Let’s Talk About Fitness Insurance (exciting, I know)

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The business equivalent of telling your clients to each vegetables.

Starting a fitness business may sound like it’s all glitz and glam. However, sometimes, you have to deal with the boring stuff, like insurance.

Whether you train clients in-person or online, and whether you work for yourself or for another gym or company, you’ll have to put in a little bit of thought and figure it out.

Of course, we don’t expect you to hurt anybody, but, even among the best trainers, freak injuries happen and teaching people to lift heavy objects and push their physical limits is, well, dangerous.

So what insurance do you need for yourself and your business?

Covering Your Personal Basis: Don’t Forget About Your Own Insurance

Look, we know that getting health insurance can be a bit of a mess. We know our healthcare industry has major flaws, and this article isn’t going to fix them.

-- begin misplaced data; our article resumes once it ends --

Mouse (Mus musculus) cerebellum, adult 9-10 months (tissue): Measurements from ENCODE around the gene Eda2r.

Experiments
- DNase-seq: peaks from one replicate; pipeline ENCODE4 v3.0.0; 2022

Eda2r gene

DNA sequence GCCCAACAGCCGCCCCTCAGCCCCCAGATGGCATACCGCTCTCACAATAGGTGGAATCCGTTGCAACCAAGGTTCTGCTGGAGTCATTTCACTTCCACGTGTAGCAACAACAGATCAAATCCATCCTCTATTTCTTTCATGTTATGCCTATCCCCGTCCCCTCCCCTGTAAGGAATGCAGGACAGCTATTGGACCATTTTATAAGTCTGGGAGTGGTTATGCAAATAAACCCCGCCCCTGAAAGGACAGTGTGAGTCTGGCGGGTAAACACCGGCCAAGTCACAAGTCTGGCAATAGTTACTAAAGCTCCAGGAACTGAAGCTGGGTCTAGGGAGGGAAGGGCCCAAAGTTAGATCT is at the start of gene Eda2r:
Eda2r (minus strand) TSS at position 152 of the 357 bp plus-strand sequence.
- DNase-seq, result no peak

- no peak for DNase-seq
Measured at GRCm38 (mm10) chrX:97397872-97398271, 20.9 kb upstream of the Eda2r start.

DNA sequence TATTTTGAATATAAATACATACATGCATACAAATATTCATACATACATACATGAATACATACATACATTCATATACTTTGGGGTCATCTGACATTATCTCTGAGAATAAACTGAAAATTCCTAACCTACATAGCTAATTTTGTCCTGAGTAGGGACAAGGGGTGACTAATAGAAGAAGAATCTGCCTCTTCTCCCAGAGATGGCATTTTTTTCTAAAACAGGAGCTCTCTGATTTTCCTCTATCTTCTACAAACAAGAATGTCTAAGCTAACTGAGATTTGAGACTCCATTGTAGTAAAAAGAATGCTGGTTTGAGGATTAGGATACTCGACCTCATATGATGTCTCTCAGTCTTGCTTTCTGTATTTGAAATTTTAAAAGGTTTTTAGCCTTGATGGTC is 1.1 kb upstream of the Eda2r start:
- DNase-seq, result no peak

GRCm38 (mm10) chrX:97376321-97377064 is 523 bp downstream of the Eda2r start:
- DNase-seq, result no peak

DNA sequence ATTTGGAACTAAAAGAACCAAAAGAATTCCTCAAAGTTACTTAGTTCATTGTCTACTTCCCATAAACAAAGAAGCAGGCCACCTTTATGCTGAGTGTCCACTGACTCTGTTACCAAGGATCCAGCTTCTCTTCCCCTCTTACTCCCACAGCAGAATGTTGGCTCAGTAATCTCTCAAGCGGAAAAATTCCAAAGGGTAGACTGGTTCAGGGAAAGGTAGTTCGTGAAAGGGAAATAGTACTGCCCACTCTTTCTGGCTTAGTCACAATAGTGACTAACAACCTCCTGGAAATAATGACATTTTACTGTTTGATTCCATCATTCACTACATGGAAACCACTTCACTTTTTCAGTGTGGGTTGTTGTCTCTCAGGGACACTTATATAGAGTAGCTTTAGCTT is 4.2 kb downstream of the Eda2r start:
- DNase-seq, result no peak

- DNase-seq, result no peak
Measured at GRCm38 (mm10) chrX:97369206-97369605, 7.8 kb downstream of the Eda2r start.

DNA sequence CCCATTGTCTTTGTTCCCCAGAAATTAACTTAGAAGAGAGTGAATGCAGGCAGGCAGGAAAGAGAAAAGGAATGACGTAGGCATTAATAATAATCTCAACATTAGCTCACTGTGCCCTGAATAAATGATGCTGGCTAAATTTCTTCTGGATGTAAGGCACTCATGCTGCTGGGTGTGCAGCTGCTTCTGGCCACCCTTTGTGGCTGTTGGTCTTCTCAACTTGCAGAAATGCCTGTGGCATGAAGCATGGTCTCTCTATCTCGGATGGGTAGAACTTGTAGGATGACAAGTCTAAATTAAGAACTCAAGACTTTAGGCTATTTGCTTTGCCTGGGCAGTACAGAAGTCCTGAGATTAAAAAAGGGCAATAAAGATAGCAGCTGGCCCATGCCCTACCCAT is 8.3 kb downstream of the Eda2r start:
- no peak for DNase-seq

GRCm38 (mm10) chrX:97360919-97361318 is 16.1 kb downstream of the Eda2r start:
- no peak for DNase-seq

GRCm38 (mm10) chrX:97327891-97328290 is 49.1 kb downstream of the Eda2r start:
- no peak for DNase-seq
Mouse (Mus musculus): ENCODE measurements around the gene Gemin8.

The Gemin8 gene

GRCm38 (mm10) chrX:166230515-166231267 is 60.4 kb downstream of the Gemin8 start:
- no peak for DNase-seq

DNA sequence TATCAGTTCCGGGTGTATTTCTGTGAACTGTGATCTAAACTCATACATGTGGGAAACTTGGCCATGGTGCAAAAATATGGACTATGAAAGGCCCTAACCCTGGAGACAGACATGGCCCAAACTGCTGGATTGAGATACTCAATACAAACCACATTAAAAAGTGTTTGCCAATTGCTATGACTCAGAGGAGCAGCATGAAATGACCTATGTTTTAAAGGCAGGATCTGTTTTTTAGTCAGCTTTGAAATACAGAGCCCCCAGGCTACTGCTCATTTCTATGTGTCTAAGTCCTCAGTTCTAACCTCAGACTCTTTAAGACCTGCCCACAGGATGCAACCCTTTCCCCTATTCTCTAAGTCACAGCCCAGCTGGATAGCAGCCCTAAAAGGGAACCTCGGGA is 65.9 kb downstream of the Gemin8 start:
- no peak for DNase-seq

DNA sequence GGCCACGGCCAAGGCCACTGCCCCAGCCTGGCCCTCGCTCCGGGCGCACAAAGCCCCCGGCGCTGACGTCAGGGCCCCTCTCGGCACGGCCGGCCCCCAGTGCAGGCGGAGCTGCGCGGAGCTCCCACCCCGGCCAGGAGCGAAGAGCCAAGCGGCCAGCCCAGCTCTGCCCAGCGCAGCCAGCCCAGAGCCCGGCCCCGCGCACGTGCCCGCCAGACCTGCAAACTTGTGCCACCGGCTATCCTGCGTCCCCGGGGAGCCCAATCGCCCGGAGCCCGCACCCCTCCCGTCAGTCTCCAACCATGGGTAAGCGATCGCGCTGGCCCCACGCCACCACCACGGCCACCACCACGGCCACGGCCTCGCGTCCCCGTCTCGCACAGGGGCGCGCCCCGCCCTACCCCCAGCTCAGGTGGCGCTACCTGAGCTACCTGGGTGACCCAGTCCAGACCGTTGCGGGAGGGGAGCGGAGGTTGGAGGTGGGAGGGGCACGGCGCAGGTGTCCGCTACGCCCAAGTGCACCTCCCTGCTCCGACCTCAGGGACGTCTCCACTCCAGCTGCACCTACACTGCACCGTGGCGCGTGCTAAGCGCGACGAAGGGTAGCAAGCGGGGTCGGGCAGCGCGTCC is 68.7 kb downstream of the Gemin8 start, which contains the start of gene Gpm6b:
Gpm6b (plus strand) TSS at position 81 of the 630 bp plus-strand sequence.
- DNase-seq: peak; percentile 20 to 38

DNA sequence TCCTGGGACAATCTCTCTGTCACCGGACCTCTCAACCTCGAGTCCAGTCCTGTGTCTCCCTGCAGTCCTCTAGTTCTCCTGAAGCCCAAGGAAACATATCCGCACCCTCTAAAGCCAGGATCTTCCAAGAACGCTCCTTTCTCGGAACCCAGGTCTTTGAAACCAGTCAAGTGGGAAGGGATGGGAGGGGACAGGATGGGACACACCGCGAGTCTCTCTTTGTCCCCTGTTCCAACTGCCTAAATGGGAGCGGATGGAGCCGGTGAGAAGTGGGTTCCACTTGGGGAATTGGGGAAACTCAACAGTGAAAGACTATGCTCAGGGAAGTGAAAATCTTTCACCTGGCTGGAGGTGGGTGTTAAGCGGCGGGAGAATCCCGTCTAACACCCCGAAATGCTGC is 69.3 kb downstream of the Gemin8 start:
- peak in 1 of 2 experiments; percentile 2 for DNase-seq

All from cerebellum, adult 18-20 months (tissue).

As a personal trainer, you’re often self-employed, and lots of gym employers don’t cover health insurance. But you still need to make sure you have health insurance.

You work in a field that deals with physical risk. Yes, as a trainer you’re probably healthy, but you’re still putting yourself at more risk for freak injury than someone, say, in a desk job.

Some idiot could drop a dumbbell on your foot tomorrow and if you don’t have insurance, you could be screwed.

You also probably train yourself, and maybe even compete. Injuries happen, and if you’re protected with insurance, you’re one freak accident away from financial disaster, on top of physical disaster.

Depending on your personal situation, in addition to getting health insurance, you should get a life insurance policy as well. Buying life insurance online is easy, and will take care of your loved ones should anything happen to you. The more successful your business is, the more your loved ones may rely on you.

That covers your personal finances, but your role as a personal trainer makes you a business person. You need to think about your own career as well as the wellbeing of your clients. Here are the types of insurance you’ll need.

In-Person Trainers

If you train clients in person, you’ll have to take care of your expensive equipment as well as any potential injuries to your clients.